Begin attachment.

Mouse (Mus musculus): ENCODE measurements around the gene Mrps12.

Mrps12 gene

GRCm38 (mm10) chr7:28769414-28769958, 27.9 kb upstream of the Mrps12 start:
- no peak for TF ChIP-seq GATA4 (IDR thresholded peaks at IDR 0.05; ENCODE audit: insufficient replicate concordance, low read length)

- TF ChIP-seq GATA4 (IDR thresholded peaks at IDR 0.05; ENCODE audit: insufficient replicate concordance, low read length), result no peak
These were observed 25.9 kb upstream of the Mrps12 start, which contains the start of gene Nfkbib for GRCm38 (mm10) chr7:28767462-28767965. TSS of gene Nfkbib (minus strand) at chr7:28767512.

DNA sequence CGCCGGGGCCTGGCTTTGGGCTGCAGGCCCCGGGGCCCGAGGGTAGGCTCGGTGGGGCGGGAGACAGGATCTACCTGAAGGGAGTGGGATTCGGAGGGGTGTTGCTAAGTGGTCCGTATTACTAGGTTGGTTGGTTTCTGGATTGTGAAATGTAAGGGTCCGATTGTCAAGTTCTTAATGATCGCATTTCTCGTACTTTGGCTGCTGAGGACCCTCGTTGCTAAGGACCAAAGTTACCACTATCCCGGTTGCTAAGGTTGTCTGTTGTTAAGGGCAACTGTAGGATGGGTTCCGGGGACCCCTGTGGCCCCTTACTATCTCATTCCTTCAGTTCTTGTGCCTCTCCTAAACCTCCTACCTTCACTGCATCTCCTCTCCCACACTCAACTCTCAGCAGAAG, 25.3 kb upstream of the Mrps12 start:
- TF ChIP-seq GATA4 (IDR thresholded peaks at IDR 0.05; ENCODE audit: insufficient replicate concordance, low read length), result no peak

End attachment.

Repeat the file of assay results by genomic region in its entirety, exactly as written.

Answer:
Mouse (Mus musculus): ENCODE measurements around the gene Mrps12.

Mrps12 gene

GRCm38 (mm10) chr7:28769414-28769958, 27.9 kb upstream of the Mrps12 start:
- no peak for TF ChIP-seq GATA4 (IDR thresholded peaks at IDR 0.05; ENCODE audit: insufficient replicate concordance, low read length)

- TF ChIP-seq GATA4 (IDR thresholded peaks at IDR 0.05; ENCODE audit: insufficient replicate concordance, low read length), result no peak
These were observed 25.9 kb upstream of the Mrps12 start, which contains the start of gene Nfkbib for GRCm38 (mm10) chr7:28767462-28767965. TSS of gene Nfkbib (minus strand) at chr7:28767512.

DNA sequence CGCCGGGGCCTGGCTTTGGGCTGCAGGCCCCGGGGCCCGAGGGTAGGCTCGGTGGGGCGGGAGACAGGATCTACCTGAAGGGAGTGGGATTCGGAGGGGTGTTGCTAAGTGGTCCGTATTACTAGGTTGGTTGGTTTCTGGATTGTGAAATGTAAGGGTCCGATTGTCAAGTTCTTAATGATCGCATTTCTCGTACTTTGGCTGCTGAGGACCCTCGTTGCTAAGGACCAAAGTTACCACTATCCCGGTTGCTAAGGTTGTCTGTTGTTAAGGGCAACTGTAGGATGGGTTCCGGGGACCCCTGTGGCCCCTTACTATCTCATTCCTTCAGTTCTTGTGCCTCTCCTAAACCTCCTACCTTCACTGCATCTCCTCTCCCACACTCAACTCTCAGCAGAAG, 25.3 kb upstream of the Mrps12 start:
- TF ChIP-seq GATA4 (IDR thresholded peaks at IDR 0.05; ENCODE audit: insufficient replicate concordance, low read length), result no peak